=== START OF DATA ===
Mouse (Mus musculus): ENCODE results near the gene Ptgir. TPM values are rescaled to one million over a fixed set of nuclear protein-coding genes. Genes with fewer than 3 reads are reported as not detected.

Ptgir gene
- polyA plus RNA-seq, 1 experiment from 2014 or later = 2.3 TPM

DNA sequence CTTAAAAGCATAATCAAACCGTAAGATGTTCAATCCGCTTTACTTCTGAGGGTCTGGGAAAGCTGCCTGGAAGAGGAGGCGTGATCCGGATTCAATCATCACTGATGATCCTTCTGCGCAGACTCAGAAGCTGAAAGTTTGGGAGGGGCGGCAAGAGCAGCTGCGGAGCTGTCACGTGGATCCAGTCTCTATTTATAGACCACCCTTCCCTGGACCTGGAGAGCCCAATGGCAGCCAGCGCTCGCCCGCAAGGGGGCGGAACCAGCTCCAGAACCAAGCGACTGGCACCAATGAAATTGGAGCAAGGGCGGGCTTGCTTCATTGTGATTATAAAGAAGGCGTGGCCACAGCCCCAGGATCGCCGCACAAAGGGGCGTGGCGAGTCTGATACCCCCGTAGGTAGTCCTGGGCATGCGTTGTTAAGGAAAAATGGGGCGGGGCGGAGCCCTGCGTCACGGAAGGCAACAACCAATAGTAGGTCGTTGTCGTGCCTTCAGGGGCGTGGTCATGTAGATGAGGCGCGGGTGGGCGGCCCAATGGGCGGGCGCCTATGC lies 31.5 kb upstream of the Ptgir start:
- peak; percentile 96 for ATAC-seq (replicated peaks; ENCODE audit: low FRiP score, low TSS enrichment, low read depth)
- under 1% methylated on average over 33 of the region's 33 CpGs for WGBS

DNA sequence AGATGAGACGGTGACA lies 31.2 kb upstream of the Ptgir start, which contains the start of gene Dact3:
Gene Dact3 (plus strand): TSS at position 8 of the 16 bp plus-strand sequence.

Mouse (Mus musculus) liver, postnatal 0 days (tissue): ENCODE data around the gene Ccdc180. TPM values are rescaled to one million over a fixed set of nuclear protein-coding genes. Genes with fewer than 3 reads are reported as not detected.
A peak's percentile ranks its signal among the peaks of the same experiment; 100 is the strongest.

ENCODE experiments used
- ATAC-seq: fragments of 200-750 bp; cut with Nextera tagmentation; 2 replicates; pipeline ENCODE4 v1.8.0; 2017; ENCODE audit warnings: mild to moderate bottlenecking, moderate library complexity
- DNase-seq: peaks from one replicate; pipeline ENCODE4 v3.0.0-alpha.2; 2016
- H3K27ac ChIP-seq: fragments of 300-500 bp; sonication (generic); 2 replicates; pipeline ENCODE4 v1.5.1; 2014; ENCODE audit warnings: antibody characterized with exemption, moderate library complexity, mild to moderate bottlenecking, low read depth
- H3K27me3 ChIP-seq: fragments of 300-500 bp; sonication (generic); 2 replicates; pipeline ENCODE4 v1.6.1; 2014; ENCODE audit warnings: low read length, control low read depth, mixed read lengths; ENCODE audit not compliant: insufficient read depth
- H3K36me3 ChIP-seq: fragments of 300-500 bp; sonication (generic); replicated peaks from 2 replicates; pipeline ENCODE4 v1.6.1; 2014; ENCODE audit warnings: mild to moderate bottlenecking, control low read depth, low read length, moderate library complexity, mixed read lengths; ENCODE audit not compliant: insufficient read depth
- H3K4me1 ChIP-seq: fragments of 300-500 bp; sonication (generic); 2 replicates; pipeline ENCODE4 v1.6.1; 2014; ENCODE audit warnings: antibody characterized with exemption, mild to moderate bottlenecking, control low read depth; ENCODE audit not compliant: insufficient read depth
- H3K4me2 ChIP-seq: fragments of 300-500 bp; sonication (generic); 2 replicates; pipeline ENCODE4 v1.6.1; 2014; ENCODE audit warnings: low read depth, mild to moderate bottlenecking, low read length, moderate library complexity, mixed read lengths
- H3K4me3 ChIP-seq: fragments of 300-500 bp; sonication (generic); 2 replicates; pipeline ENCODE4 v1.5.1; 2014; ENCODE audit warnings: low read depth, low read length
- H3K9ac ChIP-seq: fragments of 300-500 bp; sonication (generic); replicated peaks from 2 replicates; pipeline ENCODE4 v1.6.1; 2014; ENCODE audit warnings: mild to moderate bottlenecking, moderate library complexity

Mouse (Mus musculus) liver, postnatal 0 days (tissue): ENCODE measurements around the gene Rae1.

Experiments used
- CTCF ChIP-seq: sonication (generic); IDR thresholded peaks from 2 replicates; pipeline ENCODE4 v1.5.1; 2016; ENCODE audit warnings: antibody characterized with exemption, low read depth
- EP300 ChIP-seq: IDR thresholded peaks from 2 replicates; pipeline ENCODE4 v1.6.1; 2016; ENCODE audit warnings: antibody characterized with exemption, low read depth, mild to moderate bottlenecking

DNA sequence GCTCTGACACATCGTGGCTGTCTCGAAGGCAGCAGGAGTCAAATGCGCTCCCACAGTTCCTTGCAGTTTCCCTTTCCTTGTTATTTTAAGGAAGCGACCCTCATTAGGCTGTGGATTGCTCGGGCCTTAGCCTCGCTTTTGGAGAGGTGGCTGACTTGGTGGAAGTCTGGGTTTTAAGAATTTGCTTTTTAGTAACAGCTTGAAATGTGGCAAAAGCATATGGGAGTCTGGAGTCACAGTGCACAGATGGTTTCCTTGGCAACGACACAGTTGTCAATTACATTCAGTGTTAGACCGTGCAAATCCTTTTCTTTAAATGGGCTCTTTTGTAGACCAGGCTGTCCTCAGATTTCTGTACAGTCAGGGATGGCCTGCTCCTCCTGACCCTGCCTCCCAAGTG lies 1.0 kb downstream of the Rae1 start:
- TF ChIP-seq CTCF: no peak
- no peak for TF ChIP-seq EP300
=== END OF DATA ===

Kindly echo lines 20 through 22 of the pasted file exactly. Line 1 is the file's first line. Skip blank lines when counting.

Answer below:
- H3K9ac ChIP-seq: fragments of 300-500 bp; sonication (generic); replicated peaks from 2 replicates; pipeline ENCODE4 v1.6.1; 2014; ENCODE audit warnings: mild to moderate bottlenecking, moderate library complexity

Mouse (Mus musculus) liver, postnatal 0 days (tissue): ENCODE measurements around the gene Rae1.

Experiments used